Thousands Attend Rare West Bank Hamas Rally

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Thousands of Palestinians attended a rare Hamas rally in the northern West Bank city of Nablus on Thursday, celebrating the group's "victory" over Israel in Gaza.

The rally is the first time that the West Bank's ruling Palestinian Authority -- which is dominated by the Fatah faction, Hamas's bitter rival -- have allowed such a gathering since 2007.

An AFP correspondent said at least 5,000 people were taking part in the celebration, which also marks 25 years since the establishment of the Islamist group.

Despite an overcast sky, the mood was exuberant, with enthusiastic youths waving the green flag of Hamas as a procession left the city's Al-Nasser mosque.

Yussef Iqtishaat, a teenager attending the rally with his family, was among those eagerly brandishing the movement's flag.

"It's a great day thanks to the victory in Gaza," he told AFP.

Women wearing headscarves carried banners praising the movement and its armed wing, the Ezzedine al-Qassam Brigades. "Jihad is our way," and The battle (in Gaza) is the road to liberation," some read.

"We are with Hamas, you are the gun and we are the ammunition," one banner said.

Some of those attending also carried wood models of the rockets fired by Hamas and other Gaza groups at Israel during the eight-day conflict last month, which left more than 174 Palestinians and six Israelis dead.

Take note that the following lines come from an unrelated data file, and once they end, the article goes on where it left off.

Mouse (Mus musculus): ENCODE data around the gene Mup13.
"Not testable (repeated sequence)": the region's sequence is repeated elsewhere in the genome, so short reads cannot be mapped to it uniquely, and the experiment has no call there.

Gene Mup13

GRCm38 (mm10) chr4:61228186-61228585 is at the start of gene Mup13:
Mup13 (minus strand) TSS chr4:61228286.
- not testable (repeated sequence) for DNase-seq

The rally was a rare opportunity for Hamas to display its support in the West Bank, where the Palestinian Authority has clamped down on the rival group.

The longtime rivalry between the two Palestinian movements boiled over in 2007, a year after Hamas won a surprise victory over Fatah in legislative elections.

Armed members of the two groups battled in Gaza, with Hamas eventually routing Fatah and taking control of the coastal territory, while the Palestinian Authority continued to rule the West Bank.

Years of mutual suspicion and recrimination followed, with the movements arresting each others members.

The two sides signed a reconciliation deal last year in Cairo, pledging to set up an interim consensus government of independents that would pave the way to legislative and presidential elections within 12 months.

But implementation of the deal stalled over the make-up of the interim government, and a February deal between Fatah leader and Palestinian President Mahmoud Abbas and Hamas chief-in-exile Khaled Meshaal intended to overcome outstanding differences was opposed by Hamas members in Gaza.

Both Abbas and Meshaal have said in recent weeks they hope to restart the reconciliation process.

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